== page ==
I don't know what you social standing is, but the word is on of the 10.000 most common words in German according to the Duden.
Every crafting company in Germany you ever worked with most probably had a Meister as boss. The compulsion to be Meister before you can found such a company was only removed a decade before for most crafts: Meisterzwang
If you really missed out on Meister Röhrich until now, it's time to freshen up that awkward German humor ;)
Well . . . . if your profession was baiting, you might not be terribly forthcoming about being a master baiter.
But, no, in English, "master" is more often used as an adjective than a noun. (With exceptions for historical usage dealing with slaves and more modern usage in fetish subcultures.) For that reason, I find "craftsman" a more useful translation for der Meister. Sieh Duden.de.
I’d think “Der Meister” alone would mean “The champion” (of a championship in almost any sport) more commonly than it means “The master”. I’m glad to see that “The champion” is accepted, but am slightly confused as to why “The master” is being used as the main translation. (Posted here rather than reported because to me it doesn’t quite seem worth reporting as a “mistake”.)
Meister is a particular level of professional accomplishment, similar to the old word 'journeyman'. It indicates someone who has completed their apprenticeship or training in a particular trade. Trades, such as carpentry, are highly valued in Germany, and so people who have become Meisters are usually well looked upon.
The gaffer is someone in charge of a team of workers. You used to hear it a lot in the 70's now it seems to only be used as slang. We used to informally call our manager "the gaffer", which he pretended to dislike but I think he secretly enjoyed.
It's just one of many possible translations of Der Meister.
As for learning "common words"... I'm not sure I read anywhere that this site only teaches common words. You're under no obligation to remember it if you think it won't be useful. Chalk this one up to experience and move onto the next question.
Yup, it's definitely a British word when used in that sense. We used to have a TV program called the Gaffer in the early 80s. http://en.wikipedia.org/wiki/The_Gaffer_%28TV_series%29
Meister translates often to
master ... in craftsmanship.
So, yes, the
Meister is often the boss in German craftman's companies but
Meister doesn't really translate to
Meister often won't come along for minor jobs but trust his
journeyman to do it. If problems arise you'll want to speak to the
boss which often is the
When I studied German half a century ago, we were taught two proverbs. 1) "Übung macht den Meister", like the English "Practice makes perfect." (literally, "makes the master"). 2) "Es ist noch kein Meister vom Himmel gefallen". Literally, no master has yet fallen from the sky - if one wishes to become very good at something, one has to work hard; it doesn't just happen.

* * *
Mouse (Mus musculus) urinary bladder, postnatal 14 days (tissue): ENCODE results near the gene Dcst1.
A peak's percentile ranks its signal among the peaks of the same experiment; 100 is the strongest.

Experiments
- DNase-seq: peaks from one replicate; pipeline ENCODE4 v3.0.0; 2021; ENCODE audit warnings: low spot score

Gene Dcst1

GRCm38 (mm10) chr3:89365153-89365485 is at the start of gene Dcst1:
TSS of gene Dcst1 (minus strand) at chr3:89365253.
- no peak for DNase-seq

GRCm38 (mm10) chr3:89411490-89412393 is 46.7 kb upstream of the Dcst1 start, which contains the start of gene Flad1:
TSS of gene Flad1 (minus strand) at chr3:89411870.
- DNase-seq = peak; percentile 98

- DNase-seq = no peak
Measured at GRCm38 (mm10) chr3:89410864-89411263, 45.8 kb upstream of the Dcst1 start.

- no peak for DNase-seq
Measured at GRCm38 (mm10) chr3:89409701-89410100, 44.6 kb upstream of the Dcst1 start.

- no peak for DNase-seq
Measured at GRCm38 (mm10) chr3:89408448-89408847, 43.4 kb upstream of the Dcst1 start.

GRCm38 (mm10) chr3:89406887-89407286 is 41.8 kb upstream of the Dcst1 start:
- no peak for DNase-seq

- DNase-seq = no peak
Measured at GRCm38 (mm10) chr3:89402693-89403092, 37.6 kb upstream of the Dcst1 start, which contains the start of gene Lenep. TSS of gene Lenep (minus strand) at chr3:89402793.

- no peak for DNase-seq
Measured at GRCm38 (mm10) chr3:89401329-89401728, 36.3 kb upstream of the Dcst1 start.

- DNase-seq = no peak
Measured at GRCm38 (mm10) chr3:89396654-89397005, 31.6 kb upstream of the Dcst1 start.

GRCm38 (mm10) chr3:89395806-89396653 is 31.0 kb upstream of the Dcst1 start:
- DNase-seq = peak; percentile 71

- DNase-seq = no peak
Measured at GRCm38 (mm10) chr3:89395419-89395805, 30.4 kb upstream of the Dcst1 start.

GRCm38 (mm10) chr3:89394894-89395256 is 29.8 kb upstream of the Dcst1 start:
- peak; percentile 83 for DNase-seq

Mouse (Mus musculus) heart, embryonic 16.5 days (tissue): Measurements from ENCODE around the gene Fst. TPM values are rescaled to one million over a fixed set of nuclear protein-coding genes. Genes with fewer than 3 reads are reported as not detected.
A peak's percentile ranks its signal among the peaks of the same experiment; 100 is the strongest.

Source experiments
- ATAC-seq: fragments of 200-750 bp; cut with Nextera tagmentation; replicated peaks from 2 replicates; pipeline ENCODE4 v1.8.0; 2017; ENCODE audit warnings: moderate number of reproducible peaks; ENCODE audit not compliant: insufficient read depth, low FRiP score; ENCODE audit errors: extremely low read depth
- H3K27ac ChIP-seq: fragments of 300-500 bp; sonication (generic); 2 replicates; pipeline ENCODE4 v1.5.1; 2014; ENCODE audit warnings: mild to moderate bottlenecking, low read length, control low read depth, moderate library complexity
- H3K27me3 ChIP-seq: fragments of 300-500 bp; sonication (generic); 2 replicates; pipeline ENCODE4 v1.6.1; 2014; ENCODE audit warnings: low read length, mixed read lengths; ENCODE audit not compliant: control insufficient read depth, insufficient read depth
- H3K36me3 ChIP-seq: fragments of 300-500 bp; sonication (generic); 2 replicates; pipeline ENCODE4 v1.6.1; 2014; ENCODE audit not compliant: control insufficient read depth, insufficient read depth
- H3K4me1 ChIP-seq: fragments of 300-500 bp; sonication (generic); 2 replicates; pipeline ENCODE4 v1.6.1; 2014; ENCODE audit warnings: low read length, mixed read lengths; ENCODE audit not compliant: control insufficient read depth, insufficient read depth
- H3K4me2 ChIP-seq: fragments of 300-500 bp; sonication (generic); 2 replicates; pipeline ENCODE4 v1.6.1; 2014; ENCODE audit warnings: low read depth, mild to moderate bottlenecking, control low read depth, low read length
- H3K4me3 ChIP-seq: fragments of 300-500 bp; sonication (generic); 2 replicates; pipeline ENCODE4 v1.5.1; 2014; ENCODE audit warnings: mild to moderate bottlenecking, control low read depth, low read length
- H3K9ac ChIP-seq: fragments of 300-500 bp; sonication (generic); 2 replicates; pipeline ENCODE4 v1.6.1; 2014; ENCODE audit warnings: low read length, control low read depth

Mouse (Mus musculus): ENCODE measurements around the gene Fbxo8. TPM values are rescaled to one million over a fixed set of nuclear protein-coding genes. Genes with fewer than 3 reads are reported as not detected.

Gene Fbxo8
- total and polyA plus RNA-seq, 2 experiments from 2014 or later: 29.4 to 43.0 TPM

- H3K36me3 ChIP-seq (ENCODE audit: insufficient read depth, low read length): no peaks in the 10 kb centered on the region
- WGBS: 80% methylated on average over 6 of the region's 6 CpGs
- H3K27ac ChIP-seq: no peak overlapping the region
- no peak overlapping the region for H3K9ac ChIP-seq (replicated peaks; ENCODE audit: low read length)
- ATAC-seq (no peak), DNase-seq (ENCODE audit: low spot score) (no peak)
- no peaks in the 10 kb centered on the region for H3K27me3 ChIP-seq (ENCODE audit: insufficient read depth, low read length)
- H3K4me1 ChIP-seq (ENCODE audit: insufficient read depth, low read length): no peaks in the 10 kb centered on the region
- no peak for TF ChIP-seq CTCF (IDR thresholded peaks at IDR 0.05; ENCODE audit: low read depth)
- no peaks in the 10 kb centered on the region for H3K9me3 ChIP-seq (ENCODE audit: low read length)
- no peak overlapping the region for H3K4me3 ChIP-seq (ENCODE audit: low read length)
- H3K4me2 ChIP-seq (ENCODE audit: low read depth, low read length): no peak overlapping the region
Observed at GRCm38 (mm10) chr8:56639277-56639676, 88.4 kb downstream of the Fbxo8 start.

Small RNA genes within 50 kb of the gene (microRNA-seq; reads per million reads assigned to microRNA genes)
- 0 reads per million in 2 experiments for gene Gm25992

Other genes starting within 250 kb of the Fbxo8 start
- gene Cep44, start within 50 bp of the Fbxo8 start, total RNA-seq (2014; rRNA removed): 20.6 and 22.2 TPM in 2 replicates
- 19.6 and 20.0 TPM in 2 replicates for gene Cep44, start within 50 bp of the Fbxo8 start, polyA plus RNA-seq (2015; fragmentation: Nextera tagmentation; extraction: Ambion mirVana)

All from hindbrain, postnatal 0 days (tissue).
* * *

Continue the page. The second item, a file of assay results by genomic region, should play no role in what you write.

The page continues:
It's basically a blue-collar line-manager, overseeing a (usually small) team, reporting up to a more "white collar" manager above him. My dad used to be a foreman in a dairy, so it's not just construction. You get them in factories, warehouses etc. too. It's a word we use in Britain too, but it's maybe just fallen out of usage a little.
Could this word be used for a person who is the best at a specific task? As in: "He is the cooking master!" "Er ist der Kochmeister!"
Can this word also be used for martial arts instructors? (Like a Sensei)
My son-in-law is a master plumber. There are certain plumbing jobs that, by code, must be done by either a master plumber or under the supervision of a master plumber. As Mariba66 said, it indicates a certain level of training and experience, but does not indicate a level of authority over anyone else.
So if I wanted to piont someone in the direction of say the Master Carpenter who just so happened to be a woman, would she be "die Meister" or continue to be "der Meister" regardless of gender? (Assuming nom. form). If I'm way off base, what would the female equivalent be?
I see that exercise.
You're right that die is not a valid distractor since die Meister is grammatically correct as well. I've removed it now.
Once the live site is updated, "select the missing word" choices should show only der Meister / das Meister, which has an unambiguous correct answer.
It's probably mainly because, in this exercise, die Eule presents a German phrase (Der Meister) and asks us to translate it into English. So, die Meister would fail to accomplish that task.
If you had provided the English "the masters", you would have still been wrong, because the German phrase was singular, not plural.